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Old 06-17-2013, 06:35 PM   #1
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Tow/haul mode on hills with a 6.0L gasser

I have done some reading on this forum about proper technique on pulling a trailer on steep grades. Most of the advice I have read here indicates to take it slow and steady and to use the same gear on the way down as on the way up.

I have an '07 Yukon Denali with a 6.0L engine and a 6-speed transmission in it. The tow/haul mode on it seems to work very nicely on the hills (some would call them merely speed-bumps) of Indiana. It seems to understand when I am going either up or down a hill and maintains a gear as appropriate. Tapping on the brake causes it to immediately downshift a gear to help with deceleration.

My question is, on this type of vehicle how good is the tow/haul mode when going through mountains with long/steep grades? Should I just use tow/haul mode on these hills (making sure to start at the top of the hill at a moderate/slow speed), or is it better to put it in manual and shift up/down as appropriate on my own?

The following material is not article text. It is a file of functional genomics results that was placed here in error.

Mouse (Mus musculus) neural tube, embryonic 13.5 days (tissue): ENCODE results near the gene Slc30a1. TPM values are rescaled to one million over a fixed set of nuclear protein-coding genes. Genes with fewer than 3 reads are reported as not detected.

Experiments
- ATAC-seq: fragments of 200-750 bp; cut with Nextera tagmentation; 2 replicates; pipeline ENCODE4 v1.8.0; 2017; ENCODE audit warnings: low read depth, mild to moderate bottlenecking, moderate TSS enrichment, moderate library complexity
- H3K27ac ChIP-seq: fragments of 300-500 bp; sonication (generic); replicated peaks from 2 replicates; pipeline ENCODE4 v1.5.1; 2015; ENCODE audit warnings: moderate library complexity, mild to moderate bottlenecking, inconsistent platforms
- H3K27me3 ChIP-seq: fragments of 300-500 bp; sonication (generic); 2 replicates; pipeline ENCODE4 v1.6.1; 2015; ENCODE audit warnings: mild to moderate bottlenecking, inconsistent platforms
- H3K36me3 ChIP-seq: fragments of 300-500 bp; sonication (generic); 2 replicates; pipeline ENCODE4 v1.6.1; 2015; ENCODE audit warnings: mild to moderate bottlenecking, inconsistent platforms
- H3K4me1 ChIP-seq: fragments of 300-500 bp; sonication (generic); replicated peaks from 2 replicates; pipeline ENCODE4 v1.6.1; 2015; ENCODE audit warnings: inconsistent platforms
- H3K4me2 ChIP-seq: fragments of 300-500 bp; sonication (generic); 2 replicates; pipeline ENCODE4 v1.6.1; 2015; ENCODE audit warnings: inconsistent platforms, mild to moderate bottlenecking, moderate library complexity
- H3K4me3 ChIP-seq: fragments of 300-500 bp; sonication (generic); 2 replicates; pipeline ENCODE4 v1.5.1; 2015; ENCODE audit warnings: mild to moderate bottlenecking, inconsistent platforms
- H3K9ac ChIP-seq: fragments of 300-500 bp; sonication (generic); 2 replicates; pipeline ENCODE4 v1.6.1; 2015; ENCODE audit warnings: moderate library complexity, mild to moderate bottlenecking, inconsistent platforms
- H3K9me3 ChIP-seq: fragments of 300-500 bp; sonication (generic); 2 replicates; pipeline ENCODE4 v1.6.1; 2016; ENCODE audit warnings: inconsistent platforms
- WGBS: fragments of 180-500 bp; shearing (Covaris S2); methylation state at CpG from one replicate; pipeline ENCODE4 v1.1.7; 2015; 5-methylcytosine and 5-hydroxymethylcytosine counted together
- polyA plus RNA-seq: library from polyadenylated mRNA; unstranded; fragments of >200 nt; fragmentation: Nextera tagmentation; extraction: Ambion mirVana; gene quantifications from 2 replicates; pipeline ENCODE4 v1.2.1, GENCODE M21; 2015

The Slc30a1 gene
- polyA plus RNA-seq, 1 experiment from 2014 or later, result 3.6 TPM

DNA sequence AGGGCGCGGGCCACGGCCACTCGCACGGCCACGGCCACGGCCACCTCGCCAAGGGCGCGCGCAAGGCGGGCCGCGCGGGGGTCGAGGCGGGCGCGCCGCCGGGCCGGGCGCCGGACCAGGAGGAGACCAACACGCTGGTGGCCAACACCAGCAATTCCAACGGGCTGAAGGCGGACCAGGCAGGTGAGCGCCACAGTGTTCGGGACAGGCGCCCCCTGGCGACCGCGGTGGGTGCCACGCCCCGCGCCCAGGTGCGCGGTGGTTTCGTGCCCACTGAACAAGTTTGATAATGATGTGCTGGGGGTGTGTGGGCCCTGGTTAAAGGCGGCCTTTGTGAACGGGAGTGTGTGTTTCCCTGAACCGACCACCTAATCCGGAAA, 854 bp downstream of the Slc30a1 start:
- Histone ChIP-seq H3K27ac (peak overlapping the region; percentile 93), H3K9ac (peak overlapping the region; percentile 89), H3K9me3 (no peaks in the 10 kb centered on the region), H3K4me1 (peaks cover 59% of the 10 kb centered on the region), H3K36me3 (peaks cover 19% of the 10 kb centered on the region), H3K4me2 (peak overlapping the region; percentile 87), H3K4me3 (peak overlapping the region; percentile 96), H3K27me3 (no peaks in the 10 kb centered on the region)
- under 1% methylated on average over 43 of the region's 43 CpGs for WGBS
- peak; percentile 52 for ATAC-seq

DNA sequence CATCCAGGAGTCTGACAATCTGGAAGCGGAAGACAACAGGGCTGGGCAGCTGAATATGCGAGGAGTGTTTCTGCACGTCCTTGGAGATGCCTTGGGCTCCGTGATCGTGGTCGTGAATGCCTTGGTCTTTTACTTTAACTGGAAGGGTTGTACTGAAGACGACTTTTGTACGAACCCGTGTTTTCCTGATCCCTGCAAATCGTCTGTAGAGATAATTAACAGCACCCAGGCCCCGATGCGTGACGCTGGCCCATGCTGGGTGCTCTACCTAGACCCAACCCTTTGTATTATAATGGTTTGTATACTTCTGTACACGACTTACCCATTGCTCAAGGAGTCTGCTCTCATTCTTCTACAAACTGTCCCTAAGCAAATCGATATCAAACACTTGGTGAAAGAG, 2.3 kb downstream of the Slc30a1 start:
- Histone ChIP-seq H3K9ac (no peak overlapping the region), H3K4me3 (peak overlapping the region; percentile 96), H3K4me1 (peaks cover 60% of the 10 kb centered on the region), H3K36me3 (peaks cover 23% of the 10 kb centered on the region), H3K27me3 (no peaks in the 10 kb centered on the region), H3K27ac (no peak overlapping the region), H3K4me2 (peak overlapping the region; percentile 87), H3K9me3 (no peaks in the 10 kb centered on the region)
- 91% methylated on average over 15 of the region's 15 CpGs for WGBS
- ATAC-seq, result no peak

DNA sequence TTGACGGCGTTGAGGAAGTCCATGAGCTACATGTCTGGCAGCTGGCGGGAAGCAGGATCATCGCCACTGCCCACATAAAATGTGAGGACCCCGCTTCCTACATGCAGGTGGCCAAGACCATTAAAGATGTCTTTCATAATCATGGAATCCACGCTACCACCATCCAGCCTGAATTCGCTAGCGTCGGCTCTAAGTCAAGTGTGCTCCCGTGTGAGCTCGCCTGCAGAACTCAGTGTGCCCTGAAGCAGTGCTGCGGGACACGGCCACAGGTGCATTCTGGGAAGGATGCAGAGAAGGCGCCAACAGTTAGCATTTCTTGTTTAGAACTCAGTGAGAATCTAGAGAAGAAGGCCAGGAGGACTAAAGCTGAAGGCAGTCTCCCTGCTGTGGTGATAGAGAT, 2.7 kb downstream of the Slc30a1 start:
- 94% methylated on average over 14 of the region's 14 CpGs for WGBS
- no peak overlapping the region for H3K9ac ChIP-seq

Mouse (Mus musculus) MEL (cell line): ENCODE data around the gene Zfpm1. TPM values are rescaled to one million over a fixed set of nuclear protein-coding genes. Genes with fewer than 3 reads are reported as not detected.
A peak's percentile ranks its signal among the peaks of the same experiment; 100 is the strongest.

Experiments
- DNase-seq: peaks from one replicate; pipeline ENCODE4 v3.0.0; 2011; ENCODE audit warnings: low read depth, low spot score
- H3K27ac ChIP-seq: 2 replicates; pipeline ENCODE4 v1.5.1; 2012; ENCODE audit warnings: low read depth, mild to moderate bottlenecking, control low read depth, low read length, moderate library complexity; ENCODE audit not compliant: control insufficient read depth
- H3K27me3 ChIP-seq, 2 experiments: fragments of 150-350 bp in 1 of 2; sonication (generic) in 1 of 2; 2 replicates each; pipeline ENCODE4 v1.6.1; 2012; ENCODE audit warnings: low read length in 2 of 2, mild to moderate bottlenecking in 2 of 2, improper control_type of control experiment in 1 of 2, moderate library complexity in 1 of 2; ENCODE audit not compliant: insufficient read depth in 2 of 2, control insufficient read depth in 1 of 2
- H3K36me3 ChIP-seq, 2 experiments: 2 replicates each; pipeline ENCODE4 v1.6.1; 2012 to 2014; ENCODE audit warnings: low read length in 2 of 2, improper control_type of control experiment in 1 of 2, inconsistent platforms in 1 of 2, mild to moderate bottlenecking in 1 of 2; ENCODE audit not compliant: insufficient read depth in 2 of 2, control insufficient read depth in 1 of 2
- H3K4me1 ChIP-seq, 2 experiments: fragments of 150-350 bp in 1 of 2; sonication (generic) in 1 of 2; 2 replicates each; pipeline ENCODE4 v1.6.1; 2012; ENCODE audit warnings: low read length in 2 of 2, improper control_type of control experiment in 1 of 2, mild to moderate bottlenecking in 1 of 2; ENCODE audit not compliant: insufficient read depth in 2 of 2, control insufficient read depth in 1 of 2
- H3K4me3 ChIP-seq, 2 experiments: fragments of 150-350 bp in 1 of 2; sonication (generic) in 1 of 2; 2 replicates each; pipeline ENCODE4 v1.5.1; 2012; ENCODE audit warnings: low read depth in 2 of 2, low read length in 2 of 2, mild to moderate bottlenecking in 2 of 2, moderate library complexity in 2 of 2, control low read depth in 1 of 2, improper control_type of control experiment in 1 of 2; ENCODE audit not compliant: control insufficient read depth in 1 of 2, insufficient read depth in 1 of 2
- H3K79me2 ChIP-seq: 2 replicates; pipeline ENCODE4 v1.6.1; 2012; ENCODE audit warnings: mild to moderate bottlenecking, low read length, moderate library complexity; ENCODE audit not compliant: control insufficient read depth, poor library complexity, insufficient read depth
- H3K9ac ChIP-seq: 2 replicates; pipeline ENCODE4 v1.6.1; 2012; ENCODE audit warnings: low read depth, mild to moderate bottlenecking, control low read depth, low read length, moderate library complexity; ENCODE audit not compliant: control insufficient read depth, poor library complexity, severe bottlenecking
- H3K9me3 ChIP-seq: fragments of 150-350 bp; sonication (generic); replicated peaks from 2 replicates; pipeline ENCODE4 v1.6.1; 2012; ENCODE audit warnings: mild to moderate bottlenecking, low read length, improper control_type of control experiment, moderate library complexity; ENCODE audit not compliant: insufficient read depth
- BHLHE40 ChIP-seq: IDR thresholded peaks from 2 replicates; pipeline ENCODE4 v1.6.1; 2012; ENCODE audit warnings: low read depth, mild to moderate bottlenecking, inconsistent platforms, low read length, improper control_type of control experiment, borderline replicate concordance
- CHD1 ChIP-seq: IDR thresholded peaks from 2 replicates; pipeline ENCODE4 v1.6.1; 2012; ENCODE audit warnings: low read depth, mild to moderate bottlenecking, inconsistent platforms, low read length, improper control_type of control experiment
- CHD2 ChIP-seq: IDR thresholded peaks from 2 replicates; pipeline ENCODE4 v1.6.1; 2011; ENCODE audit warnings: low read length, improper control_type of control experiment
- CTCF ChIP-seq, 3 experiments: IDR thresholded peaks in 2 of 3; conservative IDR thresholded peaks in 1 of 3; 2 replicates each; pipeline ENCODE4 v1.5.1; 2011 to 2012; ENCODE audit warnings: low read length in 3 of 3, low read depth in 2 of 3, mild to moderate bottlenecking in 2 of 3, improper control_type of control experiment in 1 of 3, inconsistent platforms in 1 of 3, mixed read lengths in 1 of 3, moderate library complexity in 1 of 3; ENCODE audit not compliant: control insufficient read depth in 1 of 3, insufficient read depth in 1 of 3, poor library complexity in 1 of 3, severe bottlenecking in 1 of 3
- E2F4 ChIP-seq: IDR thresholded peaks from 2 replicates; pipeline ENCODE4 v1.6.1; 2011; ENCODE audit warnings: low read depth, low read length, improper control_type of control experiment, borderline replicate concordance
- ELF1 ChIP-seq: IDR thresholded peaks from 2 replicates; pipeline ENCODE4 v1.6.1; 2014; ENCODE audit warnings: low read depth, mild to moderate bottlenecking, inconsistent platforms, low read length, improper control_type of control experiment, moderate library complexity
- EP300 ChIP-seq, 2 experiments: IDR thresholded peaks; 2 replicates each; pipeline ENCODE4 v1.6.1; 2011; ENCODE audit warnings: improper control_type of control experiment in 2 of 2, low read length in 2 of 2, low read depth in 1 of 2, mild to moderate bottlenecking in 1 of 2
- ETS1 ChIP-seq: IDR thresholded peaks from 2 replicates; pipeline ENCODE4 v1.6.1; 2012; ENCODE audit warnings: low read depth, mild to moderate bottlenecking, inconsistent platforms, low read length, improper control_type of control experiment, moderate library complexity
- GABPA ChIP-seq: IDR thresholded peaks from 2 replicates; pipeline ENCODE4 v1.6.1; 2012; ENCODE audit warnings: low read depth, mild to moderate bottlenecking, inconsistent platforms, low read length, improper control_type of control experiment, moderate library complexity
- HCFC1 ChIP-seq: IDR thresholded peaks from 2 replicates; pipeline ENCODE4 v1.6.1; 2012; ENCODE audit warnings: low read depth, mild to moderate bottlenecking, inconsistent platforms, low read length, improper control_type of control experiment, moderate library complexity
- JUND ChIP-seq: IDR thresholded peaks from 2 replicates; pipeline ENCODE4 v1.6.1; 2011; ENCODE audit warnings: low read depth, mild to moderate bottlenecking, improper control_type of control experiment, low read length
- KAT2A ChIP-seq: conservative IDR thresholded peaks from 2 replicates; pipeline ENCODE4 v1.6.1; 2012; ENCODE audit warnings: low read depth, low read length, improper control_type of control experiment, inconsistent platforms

We are soon taking a trip that will involve a lot of mountains, and I want to be as prepared as possible. Thanks in advance for any advice on this!

Scott
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Old 06-17-2013, 07:21 PM   #2
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itscottw,
I have the 5sp allison, and always use tow/haul. The omputers in these things are a whole lot smarter than the driver. Using the tow/haul also helps keep the trans oil temperature somewhat lower than without using it. I haven't been out west with mine as of yet, but have been through virginia and west virginia hills with no problems,and I gross 23.500#.

Frank
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Old 06-17-2013, 07:49 PM   #3
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We tow a smaller 25' tt with a 5 speed tranny, 5th being over-drive. On mostly level roads I can get away with it in over-drive and stay at about 1800 rpm's at 58 to 60 mph. I'm in no hurry to get to our site because I reserve everything ahead of time. I have been averaging 12 to 13 mpg. With my new tt I tweaked the tire pressure to improve my mpg.

I don't have a Tow / haul button, but I feel the engine is not stressed or running hard. I tow about 5000 wet with a towing capacity of 7200. Coming to a uphill grade I'll manually shift down to 4th which will drive my rpm's to 2300 then if more juice is needed hit the peddle a little more to bounce the rpm's to about 3200. On down hills the Toyota has downhill brake assist, but on longer decents I'll pop it down to 4th or 3rd to not heat up the brakes

On the freeways of Western PA., WV.,OH. I'll try to not go below 54mph on the grades unless I get stuck behind a semi in the slow lane. I would assume I could drive in the 65 to 70 mph range, but could only assume my mpg would be under 10.
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Old 06-17-2013, 09:34 PM   #4